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A bunch of pieces of concrete will always be a bunch of piece of concrete, any jointing compound that's weaker than the reinforcing bars in the concrete is at best temporary. Pavers can hide a multitude of sins.


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It would definitely be an improvement. Get some knee pads because you'll be down there for awhile. They have all sort of epoxy concrete fillers that do a great job on cracks,,, just need a clean, dry surface. Get a good concrete paint to finish off the job. That post in the back looks like it's in need of repair too. Good luck.


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This sounds like a poor connection, that is also crossing over into "arc fault". It should be readily apparent; when you touch it, it'll be warm or hot.


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A hairline crack? which also burns gas? So you should STOP using this at once, it is NOT safe. Get it repaired by a competent person.


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Painting may be your best friend here, but I hate to be the bearer of bad news. Where the purlins meet the OSB will never be painted unless they are removed, then after they are painted, the holes from the nails holding the purlins in place may be the weak spot.


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Animal watering troughs make for low cost and easily implemented "instant" planters that are (or start out) light weight for the strength they provide. You can cut down on the weight of the soil by putting in a layer of crumpled soda cans or plastic water bottles in the bottom. I like the looks of the plain galvanized metal ones, but you can paint them if ...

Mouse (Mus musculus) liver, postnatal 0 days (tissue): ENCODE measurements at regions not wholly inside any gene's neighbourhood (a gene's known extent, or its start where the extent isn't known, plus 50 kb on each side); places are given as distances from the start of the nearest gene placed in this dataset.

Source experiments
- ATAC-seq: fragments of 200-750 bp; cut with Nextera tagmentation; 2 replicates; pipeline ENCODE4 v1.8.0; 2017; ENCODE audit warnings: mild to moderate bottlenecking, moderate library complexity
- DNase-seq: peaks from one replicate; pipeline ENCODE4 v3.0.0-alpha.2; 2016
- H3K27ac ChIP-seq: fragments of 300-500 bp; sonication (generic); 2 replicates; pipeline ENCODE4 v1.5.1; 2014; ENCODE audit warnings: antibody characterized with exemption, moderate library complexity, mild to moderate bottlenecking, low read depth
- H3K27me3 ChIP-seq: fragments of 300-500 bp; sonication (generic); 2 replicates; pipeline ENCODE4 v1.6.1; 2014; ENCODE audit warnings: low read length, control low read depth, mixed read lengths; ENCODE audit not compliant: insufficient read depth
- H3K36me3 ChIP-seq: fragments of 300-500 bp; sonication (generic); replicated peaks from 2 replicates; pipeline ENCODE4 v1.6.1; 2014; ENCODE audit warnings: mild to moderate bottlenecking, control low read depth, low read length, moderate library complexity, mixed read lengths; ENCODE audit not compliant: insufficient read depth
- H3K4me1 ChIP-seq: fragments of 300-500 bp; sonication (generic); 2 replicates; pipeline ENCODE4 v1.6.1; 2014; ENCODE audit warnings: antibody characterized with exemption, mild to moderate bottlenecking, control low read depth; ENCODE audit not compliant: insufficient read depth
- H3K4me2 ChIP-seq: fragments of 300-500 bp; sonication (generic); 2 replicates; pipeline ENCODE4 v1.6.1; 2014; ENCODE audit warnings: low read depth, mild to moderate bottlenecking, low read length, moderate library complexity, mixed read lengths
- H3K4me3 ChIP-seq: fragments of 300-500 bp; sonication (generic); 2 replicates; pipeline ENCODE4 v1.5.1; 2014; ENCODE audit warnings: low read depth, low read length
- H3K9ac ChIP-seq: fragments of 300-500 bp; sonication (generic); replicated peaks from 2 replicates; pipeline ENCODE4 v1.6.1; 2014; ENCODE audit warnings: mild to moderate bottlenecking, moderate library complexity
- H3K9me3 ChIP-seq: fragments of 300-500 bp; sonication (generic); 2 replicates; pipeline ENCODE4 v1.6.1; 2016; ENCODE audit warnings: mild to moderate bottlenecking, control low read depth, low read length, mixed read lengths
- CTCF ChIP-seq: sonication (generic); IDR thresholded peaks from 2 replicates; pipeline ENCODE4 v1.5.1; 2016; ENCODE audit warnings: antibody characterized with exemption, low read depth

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I have not used hemlock but I have repaired decks that were made of it. I would definitely go with the PT. Just make sure you specify that the PT will have ground contact. From a lot of personal experience, I'd go with stainless steel screws for planking, galvanized bolts for framing and avoid sinking posts in concrete unless you wrap them in plastic. Good ...


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Pressure treated will last significantly longer. Hemlock performs about the same as Southern Pine and its above ground life is significantly less than treated pine’s in ground life. In ground, you can’t expect untreated wood to last more than 3-5 years. In ground, I think you can reasonably expect pressure treated to last six times longer (even more if you ...


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I have built 3 outdoor barbecue’s each one had fire brick in the pit and lining the flu. One in Ohio and 2 In Oregon the last one is still used regularly after 17 years and is holding up fine. The first one in Ohio I was only there for 3 years but it was ok while we were in that house.


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Normally fire brick is not exposed to weather. The fire brick is only used to line the interior of fireplace and the chimney. Actual fire brick is more expensive than ordinary brick. I expect fire brick would be as weather resistant as regular brick unless you mean a porous insulating brick which would absorb water.


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It is a personal preference to seal or not to seal. I have sand stone night stands. When we purchased I sealed incase I knock a cup of coffee over or spill something that would stain the surface I don’t want it looking bad. Yes things have spilled and they still look good. Another possible reason for sealing outside work is if it freezes hard. At my current ...


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Sounds like a place for a motorized retractable awning. These can be fitted with a variety of fabrics, including a sun mesh. The mesh filters sunlight and on a slope sheds most of the water. Or get fancy and install two motorized awnings: one for shade the other for rain.


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Sunlight, no. "Breathable", yes. That's what "Gore-tex" fabric is famous for. They were the first / biggest, but now many other suppliers have released similar breathable waterproof fabrics made from PTFE (a.k.a. "teflon") fibers. I don't think however that Gore-tex makes anything clear or even opaque. And go get a second mortgage on your house if you want ...


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